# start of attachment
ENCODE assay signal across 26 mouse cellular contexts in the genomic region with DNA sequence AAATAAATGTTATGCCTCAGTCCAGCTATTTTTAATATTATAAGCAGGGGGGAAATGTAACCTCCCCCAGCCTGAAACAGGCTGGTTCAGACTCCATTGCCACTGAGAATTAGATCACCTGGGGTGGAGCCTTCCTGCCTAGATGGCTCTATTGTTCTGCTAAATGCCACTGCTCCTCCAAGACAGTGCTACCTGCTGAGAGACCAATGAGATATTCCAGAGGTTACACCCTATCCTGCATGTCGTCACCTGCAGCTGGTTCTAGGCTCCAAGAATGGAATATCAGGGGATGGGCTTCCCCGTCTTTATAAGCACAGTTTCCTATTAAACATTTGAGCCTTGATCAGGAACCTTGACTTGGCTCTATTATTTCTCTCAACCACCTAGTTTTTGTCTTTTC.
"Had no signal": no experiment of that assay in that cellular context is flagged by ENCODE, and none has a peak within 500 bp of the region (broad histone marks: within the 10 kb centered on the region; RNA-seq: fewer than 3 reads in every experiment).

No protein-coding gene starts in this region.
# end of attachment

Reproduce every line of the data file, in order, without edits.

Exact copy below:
ENCODE assay signal across 26 mouse cellular contexts in the genomic region with DNA sequence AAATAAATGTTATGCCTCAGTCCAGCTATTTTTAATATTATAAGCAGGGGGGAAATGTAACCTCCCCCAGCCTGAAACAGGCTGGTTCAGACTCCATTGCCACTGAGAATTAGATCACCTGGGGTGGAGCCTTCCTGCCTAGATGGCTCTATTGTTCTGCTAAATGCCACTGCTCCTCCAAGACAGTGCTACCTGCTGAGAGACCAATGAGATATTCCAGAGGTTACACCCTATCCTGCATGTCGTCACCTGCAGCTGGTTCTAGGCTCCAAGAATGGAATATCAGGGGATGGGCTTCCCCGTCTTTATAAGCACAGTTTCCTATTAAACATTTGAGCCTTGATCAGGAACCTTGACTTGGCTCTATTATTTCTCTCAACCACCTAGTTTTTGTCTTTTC.
"Had no signal": no experiment of that assay in that cellular context is flagged by ENCODE, and none has a peak within 500 bp of the region (broad histone marks: within the 10 kb centered on the region; RNA-seq: fewer than 3 reads in every experiment).

No protein-coding gene starts in this region.